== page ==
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abstract = "An important element in melanoma vaccine construction is to identify peptides from melanoma-associated Ags that have immunogenic potential in humans and are recognized by CD8+ T cells in vivo. To identify such peptides, we evaluated HLA-A*02+ melanoma patients immunized to a polyvalent vaccine containing multiple Ags, including MAGE-3, Melan-A/MART- 1, gp100, tyrosinase, melanocortin receptor (MC1R), and dopachrome tautomerase (TRP-2). Using a filter spot assay, we measured peripheral blood CD8+ T cell responses, before and after immunization, to a panel of 45 HLA- A*0201-restricted peptides derived from these Ags. The peptides were selected for immunogenic potential based on their strong binding affinity in vitro to HLAA*0201. Vaccine treatment induced peptide-specific CD8+ T cell responses to 22 (47.8{\%}) of the peptides. The most striking finding was the HLA-independent heterogeneity of responses to both peptides and Ags. All responding patients reacted to different combination of peptides and Ags even though the responding patients were all A*0201+ and the peptides were all A*0201-restricted. From 9 to 27{\%} of patients developed a CD8+ T cell response to at least one peptide from each Ag, but no more than 3 (14{\%}) reacted to the same peptide from the same Ag. This heterogeneity of responses to individual peptides and Ags in patients with the same haplotype points to the need to construct vaccines of multiple peptides or Ags to maximize the proportion of responding patients.",
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AU - Celis, Esteban

AU - Sette, Alessandro

AU - Oratz, Ruth

AU - Shapiro, Richard L.

AU - Johnston, Dean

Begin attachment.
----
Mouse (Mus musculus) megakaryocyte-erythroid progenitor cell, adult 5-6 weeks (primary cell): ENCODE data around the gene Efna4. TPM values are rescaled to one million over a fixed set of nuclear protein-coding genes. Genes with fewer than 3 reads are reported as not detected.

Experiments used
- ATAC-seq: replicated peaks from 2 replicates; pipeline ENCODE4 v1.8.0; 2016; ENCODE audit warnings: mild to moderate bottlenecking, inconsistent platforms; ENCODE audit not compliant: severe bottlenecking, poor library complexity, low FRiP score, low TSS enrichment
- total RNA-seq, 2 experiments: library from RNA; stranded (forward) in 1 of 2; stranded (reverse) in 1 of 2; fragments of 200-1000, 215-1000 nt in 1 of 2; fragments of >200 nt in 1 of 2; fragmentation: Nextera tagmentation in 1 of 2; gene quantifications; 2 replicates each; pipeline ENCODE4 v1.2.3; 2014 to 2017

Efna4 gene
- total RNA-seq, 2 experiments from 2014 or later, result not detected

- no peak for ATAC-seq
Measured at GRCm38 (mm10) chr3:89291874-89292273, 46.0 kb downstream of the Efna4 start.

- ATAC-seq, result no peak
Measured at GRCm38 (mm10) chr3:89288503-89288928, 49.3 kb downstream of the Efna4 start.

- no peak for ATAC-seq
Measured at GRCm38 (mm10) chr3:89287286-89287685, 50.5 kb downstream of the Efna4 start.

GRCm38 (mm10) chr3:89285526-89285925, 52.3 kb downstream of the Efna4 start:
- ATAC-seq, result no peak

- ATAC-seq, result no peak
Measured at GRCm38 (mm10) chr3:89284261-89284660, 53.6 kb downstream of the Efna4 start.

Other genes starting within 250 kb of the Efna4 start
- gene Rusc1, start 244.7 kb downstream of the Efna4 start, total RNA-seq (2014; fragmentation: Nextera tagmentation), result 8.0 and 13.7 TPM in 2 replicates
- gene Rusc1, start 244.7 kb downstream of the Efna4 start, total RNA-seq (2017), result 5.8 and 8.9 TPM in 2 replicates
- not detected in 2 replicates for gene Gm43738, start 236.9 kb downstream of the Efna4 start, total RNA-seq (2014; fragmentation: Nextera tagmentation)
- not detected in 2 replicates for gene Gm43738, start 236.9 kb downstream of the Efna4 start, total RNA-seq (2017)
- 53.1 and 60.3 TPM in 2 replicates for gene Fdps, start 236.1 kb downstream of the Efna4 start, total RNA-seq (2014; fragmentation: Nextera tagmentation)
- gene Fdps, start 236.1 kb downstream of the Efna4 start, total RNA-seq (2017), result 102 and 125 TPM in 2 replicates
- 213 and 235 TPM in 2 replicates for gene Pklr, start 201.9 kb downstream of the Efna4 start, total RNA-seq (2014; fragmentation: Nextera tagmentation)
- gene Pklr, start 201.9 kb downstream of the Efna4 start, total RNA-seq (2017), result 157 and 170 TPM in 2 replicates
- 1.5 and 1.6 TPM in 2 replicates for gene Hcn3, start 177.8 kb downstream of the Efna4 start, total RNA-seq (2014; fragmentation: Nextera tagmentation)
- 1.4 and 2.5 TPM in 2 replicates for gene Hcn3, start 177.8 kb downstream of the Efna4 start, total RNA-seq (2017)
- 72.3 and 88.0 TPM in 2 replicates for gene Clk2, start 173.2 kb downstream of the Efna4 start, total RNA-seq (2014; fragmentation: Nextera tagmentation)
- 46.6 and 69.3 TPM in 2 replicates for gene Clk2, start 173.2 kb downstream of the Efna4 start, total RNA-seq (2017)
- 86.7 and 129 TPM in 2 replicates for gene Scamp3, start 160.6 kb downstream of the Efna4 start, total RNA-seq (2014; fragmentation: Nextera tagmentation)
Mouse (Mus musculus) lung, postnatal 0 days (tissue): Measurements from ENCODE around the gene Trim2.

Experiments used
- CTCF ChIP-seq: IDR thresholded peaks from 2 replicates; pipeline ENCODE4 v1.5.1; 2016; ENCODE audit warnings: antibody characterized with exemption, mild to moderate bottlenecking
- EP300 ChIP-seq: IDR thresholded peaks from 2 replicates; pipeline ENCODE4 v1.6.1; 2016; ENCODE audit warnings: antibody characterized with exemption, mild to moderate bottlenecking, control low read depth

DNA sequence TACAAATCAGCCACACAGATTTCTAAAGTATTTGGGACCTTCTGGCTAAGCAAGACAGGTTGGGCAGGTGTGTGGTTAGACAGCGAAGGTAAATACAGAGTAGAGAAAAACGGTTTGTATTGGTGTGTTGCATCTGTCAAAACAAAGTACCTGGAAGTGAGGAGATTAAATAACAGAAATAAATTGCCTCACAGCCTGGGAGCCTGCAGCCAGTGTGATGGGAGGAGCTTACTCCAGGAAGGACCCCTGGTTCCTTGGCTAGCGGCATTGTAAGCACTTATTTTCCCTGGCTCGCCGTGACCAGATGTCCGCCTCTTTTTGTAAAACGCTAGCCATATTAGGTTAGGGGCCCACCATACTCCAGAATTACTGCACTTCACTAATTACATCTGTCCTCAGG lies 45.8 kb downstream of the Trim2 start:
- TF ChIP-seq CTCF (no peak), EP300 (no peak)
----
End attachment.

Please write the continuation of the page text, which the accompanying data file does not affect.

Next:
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AU - Bystryn, Jean Claude

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AB - An important element in melanoma vaccine construction is to identify peptides from melanoma-associated Ags that have immunogenic potential in humans and are recognized by CD8+ T cells in vivo. To identify such peptides, we evaluated HLA-A*02+ melanoma patients immunized to a polyvalent vaccine containing multiple Ags, including MAGE-3, Melan-A/MART- 1, gp100, tyrosinase, melanocortin receptor (MC1R), and dopachrome tautomerase (TRP-2). Using a filter spot assay, we measured peripheral blood CD8+ T cell responses, before and after immunization, to a panel of 45 HLA- A*0201-restricted peptides derived from these Ags. The peptides were selected for immunogenic potential based on their strong binding affinity in vitro to HLAA*0201. Vaccine treatment induced peptide-specific CD8+ T cell responses to 22 (47.8%) of the peptides. The most striking finding was the HLA-independent heterogeneity of responses to both peptides and Ags. All responding patients reacted to different combination of peptides and Ags even though the responding patients were all A*0201+ and the peptides were all A*0201-restricted. From 9 to 27% of patients developed a CD8+ T cell response to at least one peptide from each Ag, but no more than 3 (14%) reacted to the same peptide from the same Ag. This heterogeneity of responses to individual peptides and Ags in patients with the same haplotype points to the need to construct vaccines of multiple peptides or Ags to maximize the proportion of responding patients.